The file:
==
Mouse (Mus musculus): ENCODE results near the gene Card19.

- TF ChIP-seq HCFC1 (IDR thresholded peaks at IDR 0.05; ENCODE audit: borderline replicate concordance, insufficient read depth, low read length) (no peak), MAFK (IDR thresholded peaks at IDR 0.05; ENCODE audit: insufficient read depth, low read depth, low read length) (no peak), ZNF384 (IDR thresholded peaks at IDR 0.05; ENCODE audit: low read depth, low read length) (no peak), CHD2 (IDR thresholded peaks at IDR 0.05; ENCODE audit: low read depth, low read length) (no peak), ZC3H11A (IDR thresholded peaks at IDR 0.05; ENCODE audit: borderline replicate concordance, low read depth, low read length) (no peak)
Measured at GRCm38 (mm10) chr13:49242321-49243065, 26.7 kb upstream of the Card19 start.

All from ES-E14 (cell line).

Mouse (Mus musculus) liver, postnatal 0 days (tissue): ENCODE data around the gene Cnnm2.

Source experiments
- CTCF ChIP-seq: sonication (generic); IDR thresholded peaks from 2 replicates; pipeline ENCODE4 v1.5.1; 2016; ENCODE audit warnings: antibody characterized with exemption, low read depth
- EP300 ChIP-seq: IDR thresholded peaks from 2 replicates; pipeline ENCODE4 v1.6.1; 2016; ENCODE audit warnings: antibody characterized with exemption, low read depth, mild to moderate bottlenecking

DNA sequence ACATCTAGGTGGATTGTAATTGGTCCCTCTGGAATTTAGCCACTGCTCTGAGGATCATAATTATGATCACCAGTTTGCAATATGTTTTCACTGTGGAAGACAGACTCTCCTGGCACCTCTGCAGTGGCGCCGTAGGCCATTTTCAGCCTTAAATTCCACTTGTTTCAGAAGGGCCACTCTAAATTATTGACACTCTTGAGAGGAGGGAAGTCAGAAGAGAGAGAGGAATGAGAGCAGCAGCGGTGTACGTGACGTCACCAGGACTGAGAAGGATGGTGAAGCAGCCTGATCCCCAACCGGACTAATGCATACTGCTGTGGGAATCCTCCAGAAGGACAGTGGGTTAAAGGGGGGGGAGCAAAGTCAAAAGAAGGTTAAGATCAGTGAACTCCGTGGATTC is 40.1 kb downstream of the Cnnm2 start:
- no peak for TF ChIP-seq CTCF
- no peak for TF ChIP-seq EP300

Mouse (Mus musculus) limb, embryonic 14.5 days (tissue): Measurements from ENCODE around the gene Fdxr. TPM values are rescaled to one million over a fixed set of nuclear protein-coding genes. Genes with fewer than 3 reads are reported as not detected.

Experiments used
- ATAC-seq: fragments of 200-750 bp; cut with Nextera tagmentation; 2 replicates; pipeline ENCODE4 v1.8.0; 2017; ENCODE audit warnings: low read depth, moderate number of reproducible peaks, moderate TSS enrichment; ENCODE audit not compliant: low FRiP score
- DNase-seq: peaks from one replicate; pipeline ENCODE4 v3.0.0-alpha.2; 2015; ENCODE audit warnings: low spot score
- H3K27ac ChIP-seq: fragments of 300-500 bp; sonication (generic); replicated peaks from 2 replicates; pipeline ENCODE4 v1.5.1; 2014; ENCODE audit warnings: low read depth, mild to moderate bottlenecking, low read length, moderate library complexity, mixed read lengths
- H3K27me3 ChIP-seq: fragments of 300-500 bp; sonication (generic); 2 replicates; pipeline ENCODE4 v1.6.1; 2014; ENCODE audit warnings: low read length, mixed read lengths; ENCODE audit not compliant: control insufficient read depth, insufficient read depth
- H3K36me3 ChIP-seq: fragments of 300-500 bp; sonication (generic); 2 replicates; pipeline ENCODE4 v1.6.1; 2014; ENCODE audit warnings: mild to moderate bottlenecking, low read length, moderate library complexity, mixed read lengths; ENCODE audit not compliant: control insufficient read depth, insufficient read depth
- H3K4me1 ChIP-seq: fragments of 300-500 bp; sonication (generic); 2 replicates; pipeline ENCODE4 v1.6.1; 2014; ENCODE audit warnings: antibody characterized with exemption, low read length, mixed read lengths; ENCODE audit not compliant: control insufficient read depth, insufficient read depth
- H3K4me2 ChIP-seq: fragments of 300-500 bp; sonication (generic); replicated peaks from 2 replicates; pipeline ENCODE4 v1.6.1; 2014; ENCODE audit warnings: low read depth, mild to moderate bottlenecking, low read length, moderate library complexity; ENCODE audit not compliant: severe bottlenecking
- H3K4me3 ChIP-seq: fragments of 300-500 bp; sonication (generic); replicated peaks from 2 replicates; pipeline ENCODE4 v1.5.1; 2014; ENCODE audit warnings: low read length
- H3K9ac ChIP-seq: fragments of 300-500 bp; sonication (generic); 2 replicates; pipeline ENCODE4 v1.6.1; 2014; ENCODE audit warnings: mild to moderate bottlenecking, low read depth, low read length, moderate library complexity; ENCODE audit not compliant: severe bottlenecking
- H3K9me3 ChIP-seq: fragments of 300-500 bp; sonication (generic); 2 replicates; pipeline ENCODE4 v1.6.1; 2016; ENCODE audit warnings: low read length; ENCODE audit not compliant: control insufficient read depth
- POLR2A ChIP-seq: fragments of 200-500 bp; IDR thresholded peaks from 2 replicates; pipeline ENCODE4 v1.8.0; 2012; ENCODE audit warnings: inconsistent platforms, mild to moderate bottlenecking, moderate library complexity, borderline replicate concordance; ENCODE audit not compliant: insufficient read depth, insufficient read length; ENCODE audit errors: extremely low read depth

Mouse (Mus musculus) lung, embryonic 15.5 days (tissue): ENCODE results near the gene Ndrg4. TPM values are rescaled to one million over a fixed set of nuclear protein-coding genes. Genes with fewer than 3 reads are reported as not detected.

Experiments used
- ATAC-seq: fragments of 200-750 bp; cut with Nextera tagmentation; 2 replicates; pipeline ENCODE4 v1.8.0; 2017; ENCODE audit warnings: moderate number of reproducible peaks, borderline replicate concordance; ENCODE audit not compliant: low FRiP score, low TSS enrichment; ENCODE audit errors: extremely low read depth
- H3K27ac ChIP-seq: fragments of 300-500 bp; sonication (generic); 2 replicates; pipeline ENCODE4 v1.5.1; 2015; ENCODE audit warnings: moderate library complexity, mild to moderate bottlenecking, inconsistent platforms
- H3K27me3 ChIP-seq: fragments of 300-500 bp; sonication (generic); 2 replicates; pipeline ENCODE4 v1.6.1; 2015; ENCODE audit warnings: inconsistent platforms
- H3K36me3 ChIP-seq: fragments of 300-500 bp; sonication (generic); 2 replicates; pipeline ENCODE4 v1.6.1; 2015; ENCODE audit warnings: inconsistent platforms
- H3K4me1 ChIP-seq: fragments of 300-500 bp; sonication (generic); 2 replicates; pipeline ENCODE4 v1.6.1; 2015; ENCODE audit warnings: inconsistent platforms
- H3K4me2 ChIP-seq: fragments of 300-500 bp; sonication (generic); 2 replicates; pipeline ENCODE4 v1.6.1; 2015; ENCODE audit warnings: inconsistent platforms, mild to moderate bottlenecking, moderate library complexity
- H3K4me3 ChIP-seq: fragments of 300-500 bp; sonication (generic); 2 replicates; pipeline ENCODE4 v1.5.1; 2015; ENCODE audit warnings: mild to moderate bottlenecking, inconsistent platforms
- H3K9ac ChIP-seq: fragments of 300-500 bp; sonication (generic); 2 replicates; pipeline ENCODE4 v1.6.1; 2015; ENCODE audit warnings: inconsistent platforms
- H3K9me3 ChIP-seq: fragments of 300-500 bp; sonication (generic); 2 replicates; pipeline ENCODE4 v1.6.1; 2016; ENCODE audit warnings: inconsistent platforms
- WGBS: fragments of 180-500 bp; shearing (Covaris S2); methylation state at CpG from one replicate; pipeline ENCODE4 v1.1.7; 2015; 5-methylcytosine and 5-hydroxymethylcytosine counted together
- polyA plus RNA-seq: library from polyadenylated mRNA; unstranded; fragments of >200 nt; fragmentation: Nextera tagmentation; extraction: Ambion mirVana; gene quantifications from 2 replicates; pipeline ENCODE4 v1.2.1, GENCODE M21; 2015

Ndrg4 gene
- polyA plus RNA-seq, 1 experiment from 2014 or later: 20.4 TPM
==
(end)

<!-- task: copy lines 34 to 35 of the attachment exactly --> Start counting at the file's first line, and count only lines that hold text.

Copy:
- H3K9ac ChIP-seq: fragments of 300-500 bp; sonication (generic); 2 replicates; pipeline ENCODE4 v1.6.1; 2015; ENCODE audit warnings: inconsistent platforms
- H3K9me3 ChIP-seq: fragments of 300-500 bp; sonication (generic); 2 replicates; pipeline ENCODE4 v1.6.1; 2016; ENCODE audit warnings: inconsistent platforms